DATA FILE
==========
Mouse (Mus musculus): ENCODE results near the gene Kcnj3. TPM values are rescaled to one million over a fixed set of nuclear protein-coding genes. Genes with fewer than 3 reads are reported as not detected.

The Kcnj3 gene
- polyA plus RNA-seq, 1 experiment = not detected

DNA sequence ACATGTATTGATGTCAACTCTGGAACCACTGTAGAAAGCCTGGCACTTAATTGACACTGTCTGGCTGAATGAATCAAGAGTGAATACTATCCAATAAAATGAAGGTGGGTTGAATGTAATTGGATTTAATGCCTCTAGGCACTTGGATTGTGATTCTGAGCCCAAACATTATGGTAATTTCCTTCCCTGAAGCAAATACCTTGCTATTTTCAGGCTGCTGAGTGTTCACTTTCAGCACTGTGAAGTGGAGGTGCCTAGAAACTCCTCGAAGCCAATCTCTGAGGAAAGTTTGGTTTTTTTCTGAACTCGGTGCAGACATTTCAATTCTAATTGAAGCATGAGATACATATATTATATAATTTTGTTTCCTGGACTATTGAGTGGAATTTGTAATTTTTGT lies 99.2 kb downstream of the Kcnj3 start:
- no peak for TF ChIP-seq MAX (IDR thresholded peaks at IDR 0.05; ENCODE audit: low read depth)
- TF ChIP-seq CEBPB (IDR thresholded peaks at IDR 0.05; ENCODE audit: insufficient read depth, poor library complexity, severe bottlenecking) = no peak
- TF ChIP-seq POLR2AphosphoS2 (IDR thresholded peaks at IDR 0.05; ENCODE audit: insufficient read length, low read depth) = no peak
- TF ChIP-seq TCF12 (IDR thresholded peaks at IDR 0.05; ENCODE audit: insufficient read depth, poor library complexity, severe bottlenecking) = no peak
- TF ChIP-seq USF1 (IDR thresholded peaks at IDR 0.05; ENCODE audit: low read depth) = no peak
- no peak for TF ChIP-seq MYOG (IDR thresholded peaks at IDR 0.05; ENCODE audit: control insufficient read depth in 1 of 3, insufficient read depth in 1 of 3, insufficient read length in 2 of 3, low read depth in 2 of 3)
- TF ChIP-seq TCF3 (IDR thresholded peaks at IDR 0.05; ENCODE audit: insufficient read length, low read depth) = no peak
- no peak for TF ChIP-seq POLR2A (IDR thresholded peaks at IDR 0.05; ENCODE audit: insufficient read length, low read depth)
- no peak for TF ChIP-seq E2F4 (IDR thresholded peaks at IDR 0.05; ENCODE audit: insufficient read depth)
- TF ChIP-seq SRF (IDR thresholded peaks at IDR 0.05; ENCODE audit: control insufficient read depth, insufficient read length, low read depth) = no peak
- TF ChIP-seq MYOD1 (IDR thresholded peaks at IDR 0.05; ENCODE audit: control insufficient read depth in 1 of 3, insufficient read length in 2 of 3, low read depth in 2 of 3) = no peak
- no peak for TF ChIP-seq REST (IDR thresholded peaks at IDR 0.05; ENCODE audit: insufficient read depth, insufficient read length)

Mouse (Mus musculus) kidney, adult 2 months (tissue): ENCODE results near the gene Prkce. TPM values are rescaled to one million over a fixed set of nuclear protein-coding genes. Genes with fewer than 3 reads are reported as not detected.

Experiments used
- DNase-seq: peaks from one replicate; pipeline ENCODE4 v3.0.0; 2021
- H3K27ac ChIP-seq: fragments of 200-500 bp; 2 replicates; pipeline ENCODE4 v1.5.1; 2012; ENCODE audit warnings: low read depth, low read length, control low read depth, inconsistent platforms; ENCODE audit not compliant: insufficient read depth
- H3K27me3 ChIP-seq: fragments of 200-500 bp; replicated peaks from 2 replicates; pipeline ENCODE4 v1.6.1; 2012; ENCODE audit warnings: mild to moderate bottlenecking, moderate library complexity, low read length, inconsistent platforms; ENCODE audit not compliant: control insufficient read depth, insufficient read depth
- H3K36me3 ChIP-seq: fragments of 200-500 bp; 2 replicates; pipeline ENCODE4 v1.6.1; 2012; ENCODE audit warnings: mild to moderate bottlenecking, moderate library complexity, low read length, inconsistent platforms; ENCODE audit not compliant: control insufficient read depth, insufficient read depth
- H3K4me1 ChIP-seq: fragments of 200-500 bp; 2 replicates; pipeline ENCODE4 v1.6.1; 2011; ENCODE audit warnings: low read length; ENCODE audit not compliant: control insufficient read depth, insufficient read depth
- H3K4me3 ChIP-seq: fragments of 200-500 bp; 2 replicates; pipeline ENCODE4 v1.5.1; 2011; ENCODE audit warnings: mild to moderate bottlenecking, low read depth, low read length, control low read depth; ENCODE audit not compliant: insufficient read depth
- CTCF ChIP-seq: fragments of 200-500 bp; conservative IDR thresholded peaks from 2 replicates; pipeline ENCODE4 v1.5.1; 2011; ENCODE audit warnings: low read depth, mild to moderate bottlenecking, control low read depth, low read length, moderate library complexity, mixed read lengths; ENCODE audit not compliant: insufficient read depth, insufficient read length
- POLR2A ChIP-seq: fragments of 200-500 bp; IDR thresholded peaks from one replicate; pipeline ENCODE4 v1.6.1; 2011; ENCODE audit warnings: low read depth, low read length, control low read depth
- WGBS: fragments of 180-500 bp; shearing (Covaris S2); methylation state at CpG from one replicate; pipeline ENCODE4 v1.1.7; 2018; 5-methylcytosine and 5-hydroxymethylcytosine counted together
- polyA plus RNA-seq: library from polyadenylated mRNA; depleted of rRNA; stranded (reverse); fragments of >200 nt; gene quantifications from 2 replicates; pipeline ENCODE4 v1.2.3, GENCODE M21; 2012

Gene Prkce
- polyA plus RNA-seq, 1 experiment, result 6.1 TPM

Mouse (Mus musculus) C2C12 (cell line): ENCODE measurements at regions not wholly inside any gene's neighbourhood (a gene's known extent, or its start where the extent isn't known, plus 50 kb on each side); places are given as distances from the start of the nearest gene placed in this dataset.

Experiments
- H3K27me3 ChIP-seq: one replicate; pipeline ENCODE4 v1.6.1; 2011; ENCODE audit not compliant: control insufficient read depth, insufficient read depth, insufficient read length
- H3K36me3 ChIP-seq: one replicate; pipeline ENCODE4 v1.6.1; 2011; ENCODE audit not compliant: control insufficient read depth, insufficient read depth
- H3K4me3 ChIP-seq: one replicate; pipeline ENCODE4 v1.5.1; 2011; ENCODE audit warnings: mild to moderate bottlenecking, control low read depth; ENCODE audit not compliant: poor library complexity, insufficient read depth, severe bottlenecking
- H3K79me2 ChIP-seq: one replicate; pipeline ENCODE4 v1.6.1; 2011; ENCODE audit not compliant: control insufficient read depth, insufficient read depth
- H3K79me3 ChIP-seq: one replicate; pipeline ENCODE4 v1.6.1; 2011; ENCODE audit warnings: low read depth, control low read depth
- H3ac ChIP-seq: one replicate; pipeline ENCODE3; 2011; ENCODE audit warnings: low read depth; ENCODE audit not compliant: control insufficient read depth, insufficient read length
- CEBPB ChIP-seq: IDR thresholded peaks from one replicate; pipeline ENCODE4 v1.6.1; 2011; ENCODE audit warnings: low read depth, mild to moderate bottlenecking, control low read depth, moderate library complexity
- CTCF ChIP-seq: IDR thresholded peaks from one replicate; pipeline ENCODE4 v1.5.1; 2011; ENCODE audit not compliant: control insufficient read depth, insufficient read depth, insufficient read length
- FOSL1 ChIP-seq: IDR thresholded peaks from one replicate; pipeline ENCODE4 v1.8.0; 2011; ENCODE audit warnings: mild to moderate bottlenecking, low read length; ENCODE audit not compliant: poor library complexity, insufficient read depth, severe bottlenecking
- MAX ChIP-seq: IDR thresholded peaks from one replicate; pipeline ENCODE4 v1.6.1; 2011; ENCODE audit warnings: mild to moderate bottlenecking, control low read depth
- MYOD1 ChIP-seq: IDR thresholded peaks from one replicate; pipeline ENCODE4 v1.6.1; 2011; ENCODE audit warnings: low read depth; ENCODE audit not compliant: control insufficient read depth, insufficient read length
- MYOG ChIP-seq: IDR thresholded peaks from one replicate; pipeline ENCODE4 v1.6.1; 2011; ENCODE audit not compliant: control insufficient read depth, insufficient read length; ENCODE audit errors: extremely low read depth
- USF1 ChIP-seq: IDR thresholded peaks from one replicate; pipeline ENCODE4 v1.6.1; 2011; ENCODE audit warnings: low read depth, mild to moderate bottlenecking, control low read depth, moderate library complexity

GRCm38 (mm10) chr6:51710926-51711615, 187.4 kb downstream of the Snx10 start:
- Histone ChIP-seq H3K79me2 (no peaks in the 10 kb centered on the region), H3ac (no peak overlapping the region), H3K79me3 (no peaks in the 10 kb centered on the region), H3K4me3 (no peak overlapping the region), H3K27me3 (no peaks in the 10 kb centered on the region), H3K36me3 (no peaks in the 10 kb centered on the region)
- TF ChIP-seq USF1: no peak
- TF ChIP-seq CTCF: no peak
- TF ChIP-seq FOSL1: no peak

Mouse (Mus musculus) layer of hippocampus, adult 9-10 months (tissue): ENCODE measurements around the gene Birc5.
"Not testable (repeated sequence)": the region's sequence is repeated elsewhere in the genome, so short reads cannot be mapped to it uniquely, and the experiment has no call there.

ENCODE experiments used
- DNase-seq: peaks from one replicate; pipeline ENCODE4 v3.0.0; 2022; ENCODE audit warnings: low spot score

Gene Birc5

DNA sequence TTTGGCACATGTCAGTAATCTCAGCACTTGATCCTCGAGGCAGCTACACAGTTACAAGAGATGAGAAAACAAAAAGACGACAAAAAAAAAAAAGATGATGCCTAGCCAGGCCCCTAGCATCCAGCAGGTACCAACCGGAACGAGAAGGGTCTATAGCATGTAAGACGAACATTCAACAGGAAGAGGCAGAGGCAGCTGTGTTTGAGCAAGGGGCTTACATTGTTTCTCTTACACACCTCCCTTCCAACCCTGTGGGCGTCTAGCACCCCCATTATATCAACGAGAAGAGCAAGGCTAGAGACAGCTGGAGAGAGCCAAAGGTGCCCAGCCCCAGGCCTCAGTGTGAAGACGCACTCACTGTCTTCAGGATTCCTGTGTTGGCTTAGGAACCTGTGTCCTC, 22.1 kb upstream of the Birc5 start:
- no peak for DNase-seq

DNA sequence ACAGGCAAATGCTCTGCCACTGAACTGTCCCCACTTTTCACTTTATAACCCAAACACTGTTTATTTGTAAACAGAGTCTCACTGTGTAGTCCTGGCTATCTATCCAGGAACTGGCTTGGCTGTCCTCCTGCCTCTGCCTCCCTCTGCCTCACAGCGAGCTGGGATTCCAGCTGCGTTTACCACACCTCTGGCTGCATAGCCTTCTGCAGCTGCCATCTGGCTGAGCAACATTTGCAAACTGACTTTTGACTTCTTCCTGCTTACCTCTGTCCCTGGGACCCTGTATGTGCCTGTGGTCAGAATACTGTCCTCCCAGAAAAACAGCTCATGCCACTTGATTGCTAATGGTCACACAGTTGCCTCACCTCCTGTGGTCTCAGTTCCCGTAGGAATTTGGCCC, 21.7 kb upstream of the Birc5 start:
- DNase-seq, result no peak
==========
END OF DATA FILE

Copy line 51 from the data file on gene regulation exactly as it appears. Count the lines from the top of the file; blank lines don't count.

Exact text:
Mouse (Mus musculus) layer of hippocampus, adult 9-10 months (tissue): ENCODE measurements around the gene Birc5.